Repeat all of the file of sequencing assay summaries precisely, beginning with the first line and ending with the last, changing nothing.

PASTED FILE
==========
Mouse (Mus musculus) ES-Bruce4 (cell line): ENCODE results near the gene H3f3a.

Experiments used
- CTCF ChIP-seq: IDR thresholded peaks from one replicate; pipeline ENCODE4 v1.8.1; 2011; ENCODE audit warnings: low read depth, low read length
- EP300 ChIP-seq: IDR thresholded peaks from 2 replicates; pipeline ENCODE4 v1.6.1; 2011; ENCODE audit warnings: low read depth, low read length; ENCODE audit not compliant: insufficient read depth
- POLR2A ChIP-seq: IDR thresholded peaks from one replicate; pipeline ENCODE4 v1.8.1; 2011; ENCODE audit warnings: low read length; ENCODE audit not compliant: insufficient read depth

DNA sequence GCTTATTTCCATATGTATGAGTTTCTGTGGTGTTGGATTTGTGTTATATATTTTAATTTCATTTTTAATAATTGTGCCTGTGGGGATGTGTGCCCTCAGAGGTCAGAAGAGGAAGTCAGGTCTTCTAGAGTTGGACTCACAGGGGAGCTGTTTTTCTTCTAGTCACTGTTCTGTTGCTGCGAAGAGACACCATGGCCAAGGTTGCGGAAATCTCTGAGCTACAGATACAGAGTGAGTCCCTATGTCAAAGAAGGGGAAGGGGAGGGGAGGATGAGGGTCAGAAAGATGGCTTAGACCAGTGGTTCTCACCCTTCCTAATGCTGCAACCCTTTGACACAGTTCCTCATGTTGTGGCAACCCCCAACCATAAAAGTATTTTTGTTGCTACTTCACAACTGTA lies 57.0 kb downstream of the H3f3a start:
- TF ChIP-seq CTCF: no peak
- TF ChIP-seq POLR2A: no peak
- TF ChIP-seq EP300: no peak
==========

Mouse (Mus musculus) ES-Bruce4 (cell line): ENCODE results near the gene H3f3a.

Experiments used
- CTCF ChIP-seq: IDR thresholded peaks from one replicate; pipeline ENCODE4 v1.8.1; 2011; ENCODE audit warnings: low read depth, low read length
- EP300 ChIP-seq: IDR thresholded peaks from 2 replicates; pipeline ENCODE4 v1.6.1; 2011; ENCODE audit warnings: low read depth, low read length; ENCODE audit not compliant: insufficient read depth
- POLR2A ChIP-seq: IDR thresholded peaks from one replicate; pipeline ENCODE4 v1.8.1; 2011; ENCODE audit warnings: low read length; ENCODE audit not compliant: insufficient read depth

DNA sequence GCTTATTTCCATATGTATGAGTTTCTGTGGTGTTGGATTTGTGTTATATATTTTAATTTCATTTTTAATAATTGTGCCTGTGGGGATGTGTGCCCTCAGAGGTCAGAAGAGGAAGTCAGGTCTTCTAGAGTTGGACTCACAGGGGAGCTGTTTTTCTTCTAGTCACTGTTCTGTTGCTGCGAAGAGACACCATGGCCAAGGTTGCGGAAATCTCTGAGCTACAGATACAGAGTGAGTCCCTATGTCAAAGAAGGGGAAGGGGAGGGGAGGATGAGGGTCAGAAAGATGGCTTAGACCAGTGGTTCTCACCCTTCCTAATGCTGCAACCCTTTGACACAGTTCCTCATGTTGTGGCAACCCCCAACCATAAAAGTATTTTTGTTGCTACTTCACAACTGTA lies 57.0 kb downstream of the H3f3a start:
- TF ChIP-seq CTCF: no peak
- TF ChIP-seq POLR2A: no peak
- TF ChIP-seq EP300: no peak